Students and Superfoods

It’s fair to say that about halfway through my A-Levels, I felt like sh*t – day in and day out. I was constantly tired, drained, suffering with bad skin and generally lacking in energy. This had effects on my studies where I found myself stressed out and always worrying about not completing assignments on time. As well as college, I was also learning to drive and working almost full-time hours (out of choice) as I began to save money for university. A busy lifestyle meant that I rarely had time to take care of myself, whether that meant working out or having a bubble bath. I often found myself having a quick shower and hair wash at midnight after work so I could get to bed ASAP in order to wake up 6 hours later for college…

I decided that something had to change and with the support of friends and family – I altered my diet. Prior to this change, I didn’t have a ‘bad’ diet. I’m very lucky to have a beautiful mum who cooks beautiful homemade meals often and has taught me a lot about cooking from an early age. However, like many families, living in a busy household we’d all find ourselves acting as passing ships – eating different things at different times instead of all together. I’d often have quick snacks after college or cook quick and easy meals before work as I always seemed to be in a rush. My go-to’s would be similar to every teenagers go-to’s; pasta, toast, cereal and so on. All being starchy carbs, it’s no surprise that these foods would fill me up but later on cause me to feel sluggish.

I decided that enough was enough. I transitioned to a pescetarian diet and began researching into food and nutrition through books and online platforms. My best friend and fellow foodie bought me a fantastic book, Eat Pretty by Jolene Hart which has been my bible ever since.

As I got into a routine I started to feel a lot better about myself and could see more clearly as time went by. When September came, I was a little nervous about how I was going to keep up this lifestyle choice in student accommodation; surrounded by alcohol, pizza and bad choices 24/7. I was determined to remain as healthy as possible on a budget and decided to purchase two more books, Get the Glow by Madeline Shaw and The Body Bible by Clean Eating Alice. Both books are a huge help and provide recipes without using too many extravagant ingredients which wouldn’t fit into my student budget. Before I moved, I took advantage of the offers in Holland and Barrett and bought lots of staple ingredients for my cupboard in the kitchen at University. Listed below are a few of my key ingredients which will last me a long time and form the basis of many meals.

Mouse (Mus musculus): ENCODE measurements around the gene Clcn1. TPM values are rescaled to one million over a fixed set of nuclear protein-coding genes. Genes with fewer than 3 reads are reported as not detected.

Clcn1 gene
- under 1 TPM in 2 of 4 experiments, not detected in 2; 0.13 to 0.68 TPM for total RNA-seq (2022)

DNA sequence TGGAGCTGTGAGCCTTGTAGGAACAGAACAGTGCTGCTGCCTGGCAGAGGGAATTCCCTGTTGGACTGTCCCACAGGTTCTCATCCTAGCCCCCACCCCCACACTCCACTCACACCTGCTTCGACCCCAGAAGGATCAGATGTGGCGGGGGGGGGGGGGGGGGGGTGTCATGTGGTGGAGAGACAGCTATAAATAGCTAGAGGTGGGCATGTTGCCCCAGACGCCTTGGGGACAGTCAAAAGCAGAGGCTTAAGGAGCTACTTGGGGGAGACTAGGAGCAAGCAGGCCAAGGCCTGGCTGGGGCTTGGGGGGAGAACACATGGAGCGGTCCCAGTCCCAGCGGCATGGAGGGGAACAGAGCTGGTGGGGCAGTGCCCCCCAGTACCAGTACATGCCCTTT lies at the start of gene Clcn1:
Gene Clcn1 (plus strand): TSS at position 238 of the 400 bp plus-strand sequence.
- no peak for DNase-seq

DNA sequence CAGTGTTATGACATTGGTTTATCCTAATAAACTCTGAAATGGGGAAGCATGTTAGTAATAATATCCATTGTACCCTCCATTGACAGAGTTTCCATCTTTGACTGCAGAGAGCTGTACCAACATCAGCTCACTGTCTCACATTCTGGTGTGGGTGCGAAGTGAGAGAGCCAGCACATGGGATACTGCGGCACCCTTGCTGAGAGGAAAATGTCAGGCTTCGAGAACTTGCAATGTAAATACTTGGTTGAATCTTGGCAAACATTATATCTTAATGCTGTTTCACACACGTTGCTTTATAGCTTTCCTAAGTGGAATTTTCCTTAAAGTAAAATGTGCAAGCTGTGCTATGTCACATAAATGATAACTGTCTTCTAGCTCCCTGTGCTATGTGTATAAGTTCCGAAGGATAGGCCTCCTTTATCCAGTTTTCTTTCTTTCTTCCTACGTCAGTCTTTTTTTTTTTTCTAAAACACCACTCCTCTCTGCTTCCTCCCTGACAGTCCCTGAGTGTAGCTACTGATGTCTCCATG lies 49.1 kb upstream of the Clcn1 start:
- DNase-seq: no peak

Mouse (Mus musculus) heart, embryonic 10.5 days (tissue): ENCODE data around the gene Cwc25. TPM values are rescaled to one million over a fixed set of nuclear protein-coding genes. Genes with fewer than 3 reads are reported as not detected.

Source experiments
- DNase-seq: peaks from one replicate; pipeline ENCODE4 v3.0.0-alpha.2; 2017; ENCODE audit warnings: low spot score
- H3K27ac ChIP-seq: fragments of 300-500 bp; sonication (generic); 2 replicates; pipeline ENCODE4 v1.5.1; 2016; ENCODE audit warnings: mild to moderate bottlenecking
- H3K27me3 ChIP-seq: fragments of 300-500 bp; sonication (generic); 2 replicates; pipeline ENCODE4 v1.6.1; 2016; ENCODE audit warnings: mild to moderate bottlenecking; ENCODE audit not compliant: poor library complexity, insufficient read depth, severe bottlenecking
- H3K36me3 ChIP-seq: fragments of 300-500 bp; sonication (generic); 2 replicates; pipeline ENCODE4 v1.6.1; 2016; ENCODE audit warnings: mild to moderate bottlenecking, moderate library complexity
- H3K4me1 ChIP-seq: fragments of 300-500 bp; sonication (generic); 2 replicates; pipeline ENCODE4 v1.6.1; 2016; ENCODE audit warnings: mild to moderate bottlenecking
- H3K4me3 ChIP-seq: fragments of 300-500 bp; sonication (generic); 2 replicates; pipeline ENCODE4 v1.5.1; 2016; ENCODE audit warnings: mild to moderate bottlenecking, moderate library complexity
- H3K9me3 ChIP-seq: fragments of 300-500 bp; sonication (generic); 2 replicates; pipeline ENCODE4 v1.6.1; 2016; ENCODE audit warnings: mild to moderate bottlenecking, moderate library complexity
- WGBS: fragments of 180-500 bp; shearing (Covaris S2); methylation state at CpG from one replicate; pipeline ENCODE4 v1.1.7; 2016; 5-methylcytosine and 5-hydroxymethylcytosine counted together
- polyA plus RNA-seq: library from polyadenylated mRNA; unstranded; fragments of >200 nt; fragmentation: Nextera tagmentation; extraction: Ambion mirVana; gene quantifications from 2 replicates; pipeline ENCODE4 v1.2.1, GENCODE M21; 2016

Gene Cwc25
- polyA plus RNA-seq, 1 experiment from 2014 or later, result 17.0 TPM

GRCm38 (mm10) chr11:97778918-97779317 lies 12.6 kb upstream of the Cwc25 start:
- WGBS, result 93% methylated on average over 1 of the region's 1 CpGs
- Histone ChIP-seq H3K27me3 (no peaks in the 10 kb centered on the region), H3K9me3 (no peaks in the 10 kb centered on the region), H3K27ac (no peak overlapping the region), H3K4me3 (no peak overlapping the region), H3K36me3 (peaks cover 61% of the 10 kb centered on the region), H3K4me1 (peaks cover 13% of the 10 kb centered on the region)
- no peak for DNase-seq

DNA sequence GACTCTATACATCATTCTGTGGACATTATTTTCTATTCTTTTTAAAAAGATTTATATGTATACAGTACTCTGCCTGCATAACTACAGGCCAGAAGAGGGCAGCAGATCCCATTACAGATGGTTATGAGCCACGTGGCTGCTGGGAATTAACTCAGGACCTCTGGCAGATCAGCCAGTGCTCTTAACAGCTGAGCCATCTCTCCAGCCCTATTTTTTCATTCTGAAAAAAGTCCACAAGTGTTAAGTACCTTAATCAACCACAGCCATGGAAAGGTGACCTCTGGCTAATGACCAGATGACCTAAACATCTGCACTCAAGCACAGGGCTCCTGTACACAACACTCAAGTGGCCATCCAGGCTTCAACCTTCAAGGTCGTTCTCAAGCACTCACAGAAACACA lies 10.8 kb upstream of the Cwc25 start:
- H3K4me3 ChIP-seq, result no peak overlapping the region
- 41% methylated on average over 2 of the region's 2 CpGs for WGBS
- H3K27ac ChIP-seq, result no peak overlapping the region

Quinoa has 9 important amino acids which help to strengthen and repair hair, nails and skin. Quinoa is also protein-packed, gluten-free seed which keeps you full without bloating you thanks to its complex carbohydrates.

Fun fact: Quinoa is related to spinach!



Lentils are protein rich and stabilise your blood-sugar levels. Because they are rich in folate, an important nutrient for cell repair. I always cook mine with a vegetable stock cube to bring out the flavours.



Chickpeas are rich in antioxidants and boost your immune system. They promote skin cell growth as well as keeping your scalp and hair healthy. In addition, they contain magnesium and copper – minerals for healthy, energetic and youthful cells.


Baked Beans

Beans on toast. The humble, staple meal. Baked beans are in fact very good for you as they are protein rich, low in fat and provide you with lots of energy. A great student breakfast or lunch served with a slice of seedy bread and a little grated cheese.



Oats are my breakfast go-to. Whether it be a hearty bowl of porridge or chucked into a smoothie, you can rely on oats to give your magnesium and iron levels a boost. My favourite smoothie at the moment is made with banana, oats, peanut butter, honey and almond milk.



Luckily for me, my best friend back home keeps bee’s and therefore is my main supplier! I like to add a spoonful to smoothies, porridge or drizzle it over some yoghurt.


Coconut Oil

Coconut oil is great because it is so versatile. It is made of good fatty acids which actually burn quickly causing an energy and metabolism boost – helping to burn stored fat. I often use it when cooking veg in my wok or baking in the oven.


Peanut Butter

Meridian peanut butter is one of the best on the market. It has less added sugar and salt and doesn’t have any palm oil in it. I often add a spoonful to smoothies or have it on a slice of seedy toast with sliced banana on top.

Did you know: palm oil plantations are the leading cause of rainforest deforestation in Malaysia and Indonesia currently.


Almond Milk

Almond milk is my favourite non-dairy milk alongside Bonsoy Soya milk. Unsweetened almond milk is low in sugar and calories and provides you with calcium, vitamin D and E. Unlike conventional dairy milk, it is free from hormones and antibiotics which can cause your skin to break out along side other health issues.


Mixed Nuts

A cup of mixed nuts forms the basis of my energy bites which you can find out about HERE. I combine them in my Nutri-bullet with other cupboard staples such as cacao powder, chia seeds and dates.

These items are just a selection of ingredients I always have πŸ™‚ I intend of creating many blog posts about food and nutrition. You can also find videos on the topic over on my Youtube channel as well as photos on my Instagram.

Thanks for reading!

A x


One thought on “Students and Superfoods

  1. Wonderful, lovely, beautiful blog – it’s so great you’re trying to inspire students to be more health conscious, especially seeing as university life is seeing increasing rates of mental health; and healthy eating is such an important staple for good wellbeing. Keep posting! Love all your photos too x

    Liked by 1 person

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